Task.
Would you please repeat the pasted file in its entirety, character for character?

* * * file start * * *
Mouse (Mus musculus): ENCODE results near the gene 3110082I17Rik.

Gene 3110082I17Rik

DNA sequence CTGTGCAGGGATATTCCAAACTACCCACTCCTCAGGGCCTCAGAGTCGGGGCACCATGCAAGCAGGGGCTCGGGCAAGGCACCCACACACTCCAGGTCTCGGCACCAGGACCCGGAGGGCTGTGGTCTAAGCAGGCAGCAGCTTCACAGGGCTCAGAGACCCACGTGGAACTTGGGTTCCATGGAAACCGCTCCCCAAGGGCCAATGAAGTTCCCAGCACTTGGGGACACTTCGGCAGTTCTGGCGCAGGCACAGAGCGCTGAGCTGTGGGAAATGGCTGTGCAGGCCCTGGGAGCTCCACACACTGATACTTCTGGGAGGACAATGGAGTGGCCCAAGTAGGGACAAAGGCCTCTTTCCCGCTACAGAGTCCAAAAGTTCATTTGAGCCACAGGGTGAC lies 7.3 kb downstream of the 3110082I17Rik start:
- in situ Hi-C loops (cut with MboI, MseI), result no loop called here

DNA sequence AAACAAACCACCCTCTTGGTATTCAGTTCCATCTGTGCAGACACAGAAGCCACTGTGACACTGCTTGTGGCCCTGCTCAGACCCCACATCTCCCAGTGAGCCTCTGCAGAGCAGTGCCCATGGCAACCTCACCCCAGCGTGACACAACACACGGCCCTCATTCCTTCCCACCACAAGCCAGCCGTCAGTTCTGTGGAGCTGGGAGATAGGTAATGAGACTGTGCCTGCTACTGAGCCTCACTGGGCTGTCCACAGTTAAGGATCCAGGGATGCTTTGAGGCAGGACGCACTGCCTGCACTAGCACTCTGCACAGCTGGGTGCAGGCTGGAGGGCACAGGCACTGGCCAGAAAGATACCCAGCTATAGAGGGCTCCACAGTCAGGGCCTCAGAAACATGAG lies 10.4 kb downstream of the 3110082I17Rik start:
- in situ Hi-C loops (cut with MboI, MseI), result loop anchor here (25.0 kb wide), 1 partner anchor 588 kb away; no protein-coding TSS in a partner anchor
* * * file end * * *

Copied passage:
Mouse (Mus musculus): ENCODE results near the gene 3110082I17Rik.

Gene 3110082I17Rik

DNA sequence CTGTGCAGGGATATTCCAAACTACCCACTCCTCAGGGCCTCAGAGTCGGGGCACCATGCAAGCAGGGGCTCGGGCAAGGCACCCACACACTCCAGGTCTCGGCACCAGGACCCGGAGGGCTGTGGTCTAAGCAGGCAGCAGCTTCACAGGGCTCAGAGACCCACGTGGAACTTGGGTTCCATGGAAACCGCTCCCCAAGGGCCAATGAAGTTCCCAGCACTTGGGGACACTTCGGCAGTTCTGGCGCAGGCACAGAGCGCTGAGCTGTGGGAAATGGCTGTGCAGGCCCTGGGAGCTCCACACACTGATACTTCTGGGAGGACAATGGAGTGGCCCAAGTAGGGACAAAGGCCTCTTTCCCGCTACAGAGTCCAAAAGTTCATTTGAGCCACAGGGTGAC lies 7.3 kb downstream of the 3110082I17Rik start:
- in situ Hi-C loops (cut with MboI, MseI), result no loop called here

DNA sequence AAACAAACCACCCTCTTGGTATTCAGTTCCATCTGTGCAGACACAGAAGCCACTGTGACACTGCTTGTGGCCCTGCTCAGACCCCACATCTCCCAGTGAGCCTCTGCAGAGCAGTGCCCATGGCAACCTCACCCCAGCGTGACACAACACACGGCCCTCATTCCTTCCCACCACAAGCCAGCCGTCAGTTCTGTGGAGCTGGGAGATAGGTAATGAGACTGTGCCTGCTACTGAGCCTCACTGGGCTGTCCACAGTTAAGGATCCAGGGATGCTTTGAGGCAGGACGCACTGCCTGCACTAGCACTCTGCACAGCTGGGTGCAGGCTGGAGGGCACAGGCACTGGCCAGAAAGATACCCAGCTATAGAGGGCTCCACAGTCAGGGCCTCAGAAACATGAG lies 10.4 kb downstream of the 3110082I17Rik start:
- in situ Hi-C loops (cut with MboI, MseI), result loop anchor here (25.0 kb wide), 1 partner anchor 588 kb away; no protein-coding TSS in a partner anchor